The Strange Things We Do With Money
Posted by Allison on 4 April 2009, 10:14
Some people would say the fact that we put such value on banknotes which are essentially worthless is a pretty strange thing to do, but there are even stranger facts and quirky things we do with currency which say a lot about the kind of people we are.
Some of these things occurred in times gone by and are no longer practiced, while others still happen today. So let's take a very different journey through the world of currency and explore the ways that we have used it through the years.
One rather strange custom which used to take place in Britain was that of placing a penny on each eye of a person who had died. Some might think this was an odd way of making sure their eyes remained closed, but this is far from the truth. In fact the coins were put there to ensure the dead person had the money to pay the ferryman after they had died.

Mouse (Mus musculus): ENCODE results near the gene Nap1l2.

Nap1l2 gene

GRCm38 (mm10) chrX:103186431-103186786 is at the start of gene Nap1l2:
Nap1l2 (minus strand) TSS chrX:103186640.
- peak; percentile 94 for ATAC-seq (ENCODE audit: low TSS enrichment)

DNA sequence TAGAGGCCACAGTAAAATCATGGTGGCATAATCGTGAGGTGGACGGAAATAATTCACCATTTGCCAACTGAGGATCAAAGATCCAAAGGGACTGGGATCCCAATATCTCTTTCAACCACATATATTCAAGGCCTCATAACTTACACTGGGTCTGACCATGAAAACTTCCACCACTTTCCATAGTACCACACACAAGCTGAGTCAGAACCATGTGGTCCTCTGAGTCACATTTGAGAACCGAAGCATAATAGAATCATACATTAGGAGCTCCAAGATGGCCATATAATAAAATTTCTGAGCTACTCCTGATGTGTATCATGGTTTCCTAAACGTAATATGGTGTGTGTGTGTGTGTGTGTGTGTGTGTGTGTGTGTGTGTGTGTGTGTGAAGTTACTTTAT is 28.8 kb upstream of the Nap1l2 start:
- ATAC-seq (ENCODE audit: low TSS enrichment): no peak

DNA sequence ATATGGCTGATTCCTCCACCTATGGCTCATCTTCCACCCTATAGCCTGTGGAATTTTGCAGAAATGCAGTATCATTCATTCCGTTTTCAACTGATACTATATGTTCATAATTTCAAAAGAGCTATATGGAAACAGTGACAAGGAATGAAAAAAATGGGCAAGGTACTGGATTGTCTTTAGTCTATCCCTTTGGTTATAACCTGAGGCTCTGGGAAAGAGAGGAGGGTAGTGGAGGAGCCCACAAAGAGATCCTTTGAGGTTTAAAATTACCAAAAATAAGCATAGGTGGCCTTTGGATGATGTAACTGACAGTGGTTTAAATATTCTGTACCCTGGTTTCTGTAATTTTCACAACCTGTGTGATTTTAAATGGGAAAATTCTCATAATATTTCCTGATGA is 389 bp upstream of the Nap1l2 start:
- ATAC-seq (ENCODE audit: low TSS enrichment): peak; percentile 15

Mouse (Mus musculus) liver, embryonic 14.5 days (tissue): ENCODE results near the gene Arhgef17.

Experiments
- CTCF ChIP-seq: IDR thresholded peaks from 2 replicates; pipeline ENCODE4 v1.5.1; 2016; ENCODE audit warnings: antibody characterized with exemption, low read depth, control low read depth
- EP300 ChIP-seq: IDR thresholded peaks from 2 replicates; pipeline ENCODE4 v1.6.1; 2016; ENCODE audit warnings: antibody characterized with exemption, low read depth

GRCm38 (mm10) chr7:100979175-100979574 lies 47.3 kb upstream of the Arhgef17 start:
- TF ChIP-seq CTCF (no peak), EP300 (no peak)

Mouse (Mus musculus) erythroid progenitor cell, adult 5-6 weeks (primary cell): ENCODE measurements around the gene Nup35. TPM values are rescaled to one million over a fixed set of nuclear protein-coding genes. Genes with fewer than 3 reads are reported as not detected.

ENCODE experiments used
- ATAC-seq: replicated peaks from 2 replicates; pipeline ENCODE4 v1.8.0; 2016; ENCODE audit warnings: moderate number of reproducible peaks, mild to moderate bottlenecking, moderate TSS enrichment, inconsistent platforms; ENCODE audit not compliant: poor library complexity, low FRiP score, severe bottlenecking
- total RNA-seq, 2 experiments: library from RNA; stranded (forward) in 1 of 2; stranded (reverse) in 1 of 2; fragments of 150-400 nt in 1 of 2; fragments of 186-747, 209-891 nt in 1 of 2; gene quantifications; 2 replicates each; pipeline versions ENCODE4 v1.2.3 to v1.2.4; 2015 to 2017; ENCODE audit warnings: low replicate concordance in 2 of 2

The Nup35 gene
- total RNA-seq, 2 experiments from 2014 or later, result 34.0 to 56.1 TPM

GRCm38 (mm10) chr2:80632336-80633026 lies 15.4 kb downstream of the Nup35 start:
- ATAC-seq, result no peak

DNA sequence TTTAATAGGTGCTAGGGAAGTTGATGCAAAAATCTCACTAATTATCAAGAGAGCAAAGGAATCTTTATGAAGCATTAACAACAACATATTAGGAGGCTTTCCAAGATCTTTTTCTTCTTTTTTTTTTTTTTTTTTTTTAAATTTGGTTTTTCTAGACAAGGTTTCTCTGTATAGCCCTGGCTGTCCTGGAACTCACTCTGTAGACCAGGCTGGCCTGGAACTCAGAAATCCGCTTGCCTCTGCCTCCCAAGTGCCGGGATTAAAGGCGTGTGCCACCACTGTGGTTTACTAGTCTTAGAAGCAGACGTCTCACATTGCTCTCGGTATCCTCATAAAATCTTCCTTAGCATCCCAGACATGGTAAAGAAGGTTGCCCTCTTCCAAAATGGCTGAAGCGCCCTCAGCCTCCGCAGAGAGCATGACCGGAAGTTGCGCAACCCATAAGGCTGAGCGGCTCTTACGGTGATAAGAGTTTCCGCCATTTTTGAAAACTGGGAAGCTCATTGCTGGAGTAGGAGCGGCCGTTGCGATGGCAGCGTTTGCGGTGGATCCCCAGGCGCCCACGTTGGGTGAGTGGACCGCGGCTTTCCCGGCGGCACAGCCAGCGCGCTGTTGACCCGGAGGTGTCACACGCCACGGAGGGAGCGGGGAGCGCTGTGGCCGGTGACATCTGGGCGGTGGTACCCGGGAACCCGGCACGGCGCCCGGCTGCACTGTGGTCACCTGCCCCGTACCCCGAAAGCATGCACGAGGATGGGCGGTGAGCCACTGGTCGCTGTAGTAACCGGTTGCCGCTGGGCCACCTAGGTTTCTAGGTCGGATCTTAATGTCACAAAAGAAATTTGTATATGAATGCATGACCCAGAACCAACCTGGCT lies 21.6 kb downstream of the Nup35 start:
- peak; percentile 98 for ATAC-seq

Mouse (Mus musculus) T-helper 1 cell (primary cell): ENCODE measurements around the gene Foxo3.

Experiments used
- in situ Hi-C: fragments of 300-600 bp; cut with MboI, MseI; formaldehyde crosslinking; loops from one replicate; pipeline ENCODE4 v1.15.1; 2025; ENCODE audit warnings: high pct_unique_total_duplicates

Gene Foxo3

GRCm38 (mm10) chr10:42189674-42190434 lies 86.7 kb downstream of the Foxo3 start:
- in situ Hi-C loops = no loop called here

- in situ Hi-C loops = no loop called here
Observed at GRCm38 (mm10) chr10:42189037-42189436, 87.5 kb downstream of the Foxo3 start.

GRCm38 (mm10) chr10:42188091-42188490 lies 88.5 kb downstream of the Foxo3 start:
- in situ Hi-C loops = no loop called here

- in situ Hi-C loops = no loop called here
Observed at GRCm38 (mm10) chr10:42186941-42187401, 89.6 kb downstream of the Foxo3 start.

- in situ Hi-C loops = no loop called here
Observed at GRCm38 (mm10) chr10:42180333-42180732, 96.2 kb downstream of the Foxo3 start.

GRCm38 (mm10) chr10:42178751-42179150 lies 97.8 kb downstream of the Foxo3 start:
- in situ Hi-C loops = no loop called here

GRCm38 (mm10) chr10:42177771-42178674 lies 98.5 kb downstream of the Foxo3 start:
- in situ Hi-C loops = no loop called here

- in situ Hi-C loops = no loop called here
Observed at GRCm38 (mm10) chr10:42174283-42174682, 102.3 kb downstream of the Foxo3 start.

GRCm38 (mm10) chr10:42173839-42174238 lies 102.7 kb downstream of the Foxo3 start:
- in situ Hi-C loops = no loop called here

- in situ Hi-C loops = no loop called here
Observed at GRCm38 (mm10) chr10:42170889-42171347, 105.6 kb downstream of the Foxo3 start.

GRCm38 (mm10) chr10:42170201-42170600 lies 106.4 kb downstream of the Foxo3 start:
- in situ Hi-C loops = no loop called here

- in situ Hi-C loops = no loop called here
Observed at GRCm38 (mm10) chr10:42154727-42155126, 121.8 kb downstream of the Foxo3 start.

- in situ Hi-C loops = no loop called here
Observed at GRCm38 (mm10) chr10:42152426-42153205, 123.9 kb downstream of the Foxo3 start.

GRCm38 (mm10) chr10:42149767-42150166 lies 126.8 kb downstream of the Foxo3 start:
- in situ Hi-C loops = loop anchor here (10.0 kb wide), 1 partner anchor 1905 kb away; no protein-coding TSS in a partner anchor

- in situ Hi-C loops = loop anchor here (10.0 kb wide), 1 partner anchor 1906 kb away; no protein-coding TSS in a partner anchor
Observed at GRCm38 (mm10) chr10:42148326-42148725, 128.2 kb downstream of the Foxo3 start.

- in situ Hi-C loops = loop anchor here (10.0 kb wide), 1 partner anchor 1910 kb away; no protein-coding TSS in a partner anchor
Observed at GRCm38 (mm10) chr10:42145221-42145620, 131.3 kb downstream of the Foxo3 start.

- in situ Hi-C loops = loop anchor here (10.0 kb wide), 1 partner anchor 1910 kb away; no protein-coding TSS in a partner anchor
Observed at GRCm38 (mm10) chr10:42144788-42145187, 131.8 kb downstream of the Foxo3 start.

The ferryman was thought to operate a boat which basically divided the land of the living from the land of the dead, and if you didn't pay him you didn't reach your destination.
Staying with the other side for a moment, there is a particular type of currency which you may not even have heard of before, yet it exists in China and is known by the alarming name of Hell bank notes. This is literally 'currency for the other world' and it has that same announcement printed on each and every banknote.
The idea behind these is that they are 'given' to the deceased at their funeral, so they won't be short of cash on the other side. While many cultures believe that you can't take it with you, it appears that the Chinese have other ideas. The more of this money you can burn at the funeral the better. You won't find many low denomination notes either – they are all in the thousands, thus giving the deceased a huge nest egg to look forward to in heaven.
Money also figures highly in weddings – and not just in the amount of the final bill either. Several cultures pin their banknotes onto the bride's wedding dress; Poland is just one example of this.